Gastro-oesophageal reflux disease and non-asthma lung disease

R. S. Morehead

Research output: Contribution to journalReview articlepeer-review

36 Scopus citations

Abstract

Gastro-oesophageal reflux disease (GERD) is a common disorder in Western countries, and its relationship to airways disorders (e.g. asthma) has been well established. Lung diseases other than asthma have also been associated with GERD, but the nature and scope of this relationship has not been fully defined. Diseases that have been associated with GERD include bronchiolitis syndromes, idiopathic pulmonary fibrosis, scleroderma and nontubercular mycobacterial infection. Diagnostic evaluation centres upon proving both reflux and pulmonary aspiration, which may be accomplished in some cases by lung biopsy. However, in many cases a compatible clinical and radiographic picture coupled with proof of proximal reflux by combined oesophageal probe testing may suffice for a provisional diagnosis and allow institution of anti-reflux measures. Proton-pump inhibitors are the medications of choice for GERD; other interventions shown to reduce reflux are weight loss, elevation of the head of the bed and avoidance of recumbency after meals. However, acid suppression therapy does not address non-acid reflux that may be important in disease pathogenesis in select patients, and lifestyle modifications often fail. Laparoscopic fundoplication is the procedure of choice for medically refractory GERD with excellent short-term results with respect to respiratory symptoms associated with GERD; however, long-term studies document a significant percentage of patients requiring ongoing acid suppression therapy. Copyright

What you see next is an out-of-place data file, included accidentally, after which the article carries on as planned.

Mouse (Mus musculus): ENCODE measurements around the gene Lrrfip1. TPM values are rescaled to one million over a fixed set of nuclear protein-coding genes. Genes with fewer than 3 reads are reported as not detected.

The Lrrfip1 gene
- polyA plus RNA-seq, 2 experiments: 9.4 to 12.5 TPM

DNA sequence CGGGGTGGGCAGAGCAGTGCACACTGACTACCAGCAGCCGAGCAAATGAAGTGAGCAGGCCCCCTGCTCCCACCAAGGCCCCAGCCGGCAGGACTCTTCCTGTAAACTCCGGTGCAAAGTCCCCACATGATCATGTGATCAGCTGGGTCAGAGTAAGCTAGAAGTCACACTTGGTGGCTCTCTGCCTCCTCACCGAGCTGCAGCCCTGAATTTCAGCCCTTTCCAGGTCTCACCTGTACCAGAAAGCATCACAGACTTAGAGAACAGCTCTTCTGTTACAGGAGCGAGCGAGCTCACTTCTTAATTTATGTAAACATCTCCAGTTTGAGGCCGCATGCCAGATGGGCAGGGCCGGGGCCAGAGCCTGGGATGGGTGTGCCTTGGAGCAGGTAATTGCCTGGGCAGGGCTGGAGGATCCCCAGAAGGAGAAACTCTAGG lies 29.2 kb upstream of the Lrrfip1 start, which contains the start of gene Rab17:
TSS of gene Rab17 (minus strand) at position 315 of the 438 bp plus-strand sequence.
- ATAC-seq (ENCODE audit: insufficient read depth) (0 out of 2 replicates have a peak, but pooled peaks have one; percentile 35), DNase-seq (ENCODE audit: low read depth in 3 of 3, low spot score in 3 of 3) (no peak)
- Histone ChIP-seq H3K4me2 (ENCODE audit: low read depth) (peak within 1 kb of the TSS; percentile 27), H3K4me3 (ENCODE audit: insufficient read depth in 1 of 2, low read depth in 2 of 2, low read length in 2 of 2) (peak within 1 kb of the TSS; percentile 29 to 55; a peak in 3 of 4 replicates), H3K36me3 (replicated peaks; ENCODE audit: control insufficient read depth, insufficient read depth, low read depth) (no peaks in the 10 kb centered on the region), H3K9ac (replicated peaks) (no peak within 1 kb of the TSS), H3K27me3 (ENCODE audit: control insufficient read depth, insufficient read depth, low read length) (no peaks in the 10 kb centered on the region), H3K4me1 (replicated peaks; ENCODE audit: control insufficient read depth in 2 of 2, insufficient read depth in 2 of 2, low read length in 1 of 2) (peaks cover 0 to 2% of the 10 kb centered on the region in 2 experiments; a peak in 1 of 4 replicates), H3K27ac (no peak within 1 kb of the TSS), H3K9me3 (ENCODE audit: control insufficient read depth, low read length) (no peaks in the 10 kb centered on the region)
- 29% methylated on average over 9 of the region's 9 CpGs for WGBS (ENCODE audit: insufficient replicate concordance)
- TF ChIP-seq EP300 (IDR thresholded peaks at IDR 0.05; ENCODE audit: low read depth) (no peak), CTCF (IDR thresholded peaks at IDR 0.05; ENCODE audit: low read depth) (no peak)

Original languageEnglish
Pages (from-to)233-243
Number of pages11
JournalEuropean Respiratory Review
Volume18
Issue number114
DOIs
StatePublished - Dec 1 2009

Keywords

  • Aspiration
  • Bronchiolitis
  • Fundoplication
  • Gastro-oesophageal reflux disease
  • Idiopathic pulmonary fibrosis

ASJC Scopus subject areas

  • Pulmonary and Respiratory Medicine

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